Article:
Take a look at the collection, and you'll see it's not limited to accounts from those who served on ships at sea, members of the other branches are well-represented.
I'm fortunate to have met USNI's Mary Ripley, she's responsible for the institute's oral history program (and she's the daughter of the late John Ripley, whose story is told here). She also deserves much credit for their blog. ("We're not the Navy nor any government agency. Blog and comment freely.") We met at a milblog conference - Mary knew (and I would come to realize) that milbloggers are the 21st-century version of exactly what the US Naval Institute is all about. Once that light bulb came on in my head, I mentioned a vague idea for a project to her - milblogs as the 21st century oral history that they are.
"Put that in writing," she said (of course - see first paragraph above!) - and here's part of the result.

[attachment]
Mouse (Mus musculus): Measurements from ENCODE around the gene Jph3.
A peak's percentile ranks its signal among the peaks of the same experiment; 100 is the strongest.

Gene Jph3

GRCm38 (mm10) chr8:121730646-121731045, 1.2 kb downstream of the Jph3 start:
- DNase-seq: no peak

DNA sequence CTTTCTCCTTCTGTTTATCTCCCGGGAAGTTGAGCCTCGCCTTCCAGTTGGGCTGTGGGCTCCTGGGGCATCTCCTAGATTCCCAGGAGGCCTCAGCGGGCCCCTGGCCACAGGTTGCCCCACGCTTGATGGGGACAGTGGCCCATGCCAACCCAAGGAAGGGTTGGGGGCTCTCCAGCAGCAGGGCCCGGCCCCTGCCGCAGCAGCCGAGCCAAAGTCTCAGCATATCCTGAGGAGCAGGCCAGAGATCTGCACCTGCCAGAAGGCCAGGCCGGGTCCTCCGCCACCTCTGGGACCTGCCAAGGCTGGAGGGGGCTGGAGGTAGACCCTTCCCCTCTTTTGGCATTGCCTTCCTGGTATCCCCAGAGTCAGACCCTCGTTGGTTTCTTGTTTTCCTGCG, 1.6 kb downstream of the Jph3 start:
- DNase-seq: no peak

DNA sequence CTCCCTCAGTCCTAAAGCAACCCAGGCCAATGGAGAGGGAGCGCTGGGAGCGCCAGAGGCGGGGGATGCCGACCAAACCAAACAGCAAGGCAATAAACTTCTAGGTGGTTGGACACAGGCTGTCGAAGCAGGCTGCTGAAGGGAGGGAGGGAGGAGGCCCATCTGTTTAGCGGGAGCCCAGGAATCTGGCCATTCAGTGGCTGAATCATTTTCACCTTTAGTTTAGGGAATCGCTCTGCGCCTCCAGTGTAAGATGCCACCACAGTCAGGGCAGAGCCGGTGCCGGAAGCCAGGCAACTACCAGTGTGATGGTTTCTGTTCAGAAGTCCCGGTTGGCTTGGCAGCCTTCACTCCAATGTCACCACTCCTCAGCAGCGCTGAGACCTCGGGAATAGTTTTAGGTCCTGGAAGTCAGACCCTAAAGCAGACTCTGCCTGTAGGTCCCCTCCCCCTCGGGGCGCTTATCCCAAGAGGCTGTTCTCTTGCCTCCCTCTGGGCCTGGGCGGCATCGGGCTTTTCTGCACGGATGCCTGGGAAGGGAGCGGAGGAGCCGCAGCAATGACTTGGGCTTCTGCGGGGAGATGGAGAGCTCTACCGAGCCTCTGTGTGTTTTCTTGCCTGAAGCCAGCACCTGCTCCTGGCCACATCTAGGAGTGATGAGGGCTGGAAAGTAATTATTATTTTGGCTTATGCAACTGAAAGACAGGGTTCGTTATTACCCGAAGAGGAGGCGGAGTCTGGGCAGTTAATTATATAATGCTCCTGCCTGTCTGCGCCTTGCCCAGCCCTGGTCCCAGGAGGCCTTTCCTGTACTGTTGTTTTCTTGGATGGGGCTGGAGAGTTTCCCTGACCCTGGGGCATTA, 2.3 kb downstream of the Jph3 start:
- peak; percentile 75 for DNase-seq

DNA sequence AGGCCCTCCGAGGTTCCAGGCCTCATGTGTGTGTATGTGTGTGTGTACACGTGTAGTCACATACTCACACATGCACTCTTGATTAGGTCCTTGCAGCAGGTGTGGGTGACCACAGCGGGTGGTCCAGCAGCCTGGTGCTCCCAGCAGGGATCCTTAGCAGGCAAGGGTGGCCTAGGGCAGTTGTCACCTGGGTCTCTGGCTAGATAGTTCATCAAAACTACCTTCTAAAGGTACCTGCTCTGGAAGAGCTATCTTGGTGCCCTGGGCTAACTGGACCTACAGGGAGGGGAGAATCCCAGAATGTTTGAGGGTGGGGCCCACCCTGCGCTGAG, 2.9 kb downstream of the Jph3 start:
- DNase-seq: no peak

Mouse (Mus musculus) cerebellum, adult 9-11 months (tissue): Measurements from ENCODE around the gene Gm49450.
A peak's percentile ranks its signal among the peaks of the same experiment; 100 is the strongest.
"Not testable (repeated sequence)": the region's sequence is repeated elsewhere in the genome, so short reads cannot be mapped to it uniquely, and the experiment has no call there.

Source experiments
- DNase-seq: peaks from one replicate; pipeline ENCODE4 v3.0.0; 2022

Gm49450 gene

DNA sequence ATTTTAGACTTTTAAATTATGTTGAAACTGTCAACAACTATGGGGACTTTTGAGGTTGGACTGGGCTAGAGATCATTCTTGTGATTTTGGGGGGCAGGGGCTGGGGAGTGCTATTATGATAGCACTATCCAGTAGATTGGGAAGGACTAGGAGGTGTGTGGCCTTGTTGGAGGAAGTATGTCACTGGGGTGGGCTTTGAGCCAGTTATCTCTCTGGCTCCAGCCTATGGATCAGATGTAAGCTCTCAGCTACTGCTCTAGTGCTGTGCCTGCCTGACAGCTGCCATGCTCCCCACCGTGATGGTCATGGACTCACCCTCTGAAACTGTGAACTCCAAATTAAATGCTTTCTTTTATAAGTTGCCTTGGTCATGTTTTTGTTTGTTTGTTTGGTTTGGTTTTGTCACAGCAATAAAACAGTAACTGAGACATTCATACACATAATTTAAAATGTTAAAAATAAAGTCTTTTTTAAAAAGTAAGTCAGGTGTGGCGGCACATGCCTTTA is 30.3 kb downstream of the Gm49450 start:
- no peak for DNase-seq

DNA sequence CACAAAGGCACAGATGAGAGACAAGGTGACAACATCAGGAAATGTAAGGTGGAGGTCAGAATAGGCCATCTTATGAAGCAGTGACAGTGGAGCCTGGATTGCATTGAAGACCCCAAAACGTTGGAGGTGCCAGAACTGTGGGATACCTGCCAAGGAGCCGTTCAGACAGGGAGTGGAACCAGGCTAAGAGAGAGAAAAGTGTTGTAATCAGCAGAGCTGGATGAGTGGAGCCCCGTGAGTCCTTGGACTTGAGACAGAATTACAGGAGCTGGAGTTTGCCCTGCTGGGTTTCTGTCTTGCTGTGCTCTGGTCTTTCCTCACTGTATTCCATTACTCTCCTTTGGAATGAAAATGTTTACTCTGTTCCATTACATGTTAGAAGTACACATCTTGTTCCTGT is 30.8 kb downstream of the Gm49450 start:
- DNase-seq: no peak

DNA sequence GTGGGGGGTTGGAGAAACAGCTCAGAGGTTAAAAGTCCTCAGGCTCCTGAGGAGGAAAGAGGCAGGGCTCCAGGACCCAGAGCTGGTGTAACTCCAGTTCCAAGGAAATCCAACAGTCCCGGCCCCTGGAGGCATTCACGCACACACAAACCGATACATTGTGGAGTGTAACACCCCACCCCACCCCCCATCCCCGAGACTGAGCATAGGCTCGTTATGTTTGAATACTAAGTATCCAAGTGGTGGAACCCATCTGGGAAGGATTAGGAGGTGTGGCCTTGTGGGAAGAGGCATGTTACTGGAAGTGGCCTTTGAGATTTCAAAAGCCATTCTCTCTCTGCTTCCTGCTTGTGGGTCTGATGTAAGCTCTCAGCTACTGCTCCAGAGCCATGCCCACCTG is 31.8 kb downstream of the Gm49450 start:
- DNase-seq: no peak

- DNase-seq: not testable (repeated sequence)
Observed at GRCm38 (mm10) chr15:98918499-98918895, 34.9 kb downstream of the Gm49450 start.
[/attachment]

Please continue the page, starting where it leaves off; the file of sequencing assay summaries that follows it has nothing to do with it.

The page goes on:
Shortly after the first tent was pitched by the American military in Iraq a wire was connected to a computer therein, and the internet was available to a generation of Americans at war - many of whom had grown up online. From that point on, at any given moment, somewhere in Iraq a Soldier, Sailor, Airman or Marine was at a keyboard sharing the events of his or her day with the folks back home. While most would simply fire off an email, others took advantage of the (then) relatively new online blogging platforms to post their thoughts and experiences for the entire world to see. The milblog was born - and from that moment to this stories detailing everything from the most mundane aspects of camp life to intense combat action (often described within hours of the event) have been available on the web...
And et cetera - but since you're reading this on a milblog, you probably knew that. And you know that milblogs aren't just blogs written by troops at war, that many friends, family members, and supporters likewise documented their story of America at war online in near-real time, as those stories developed.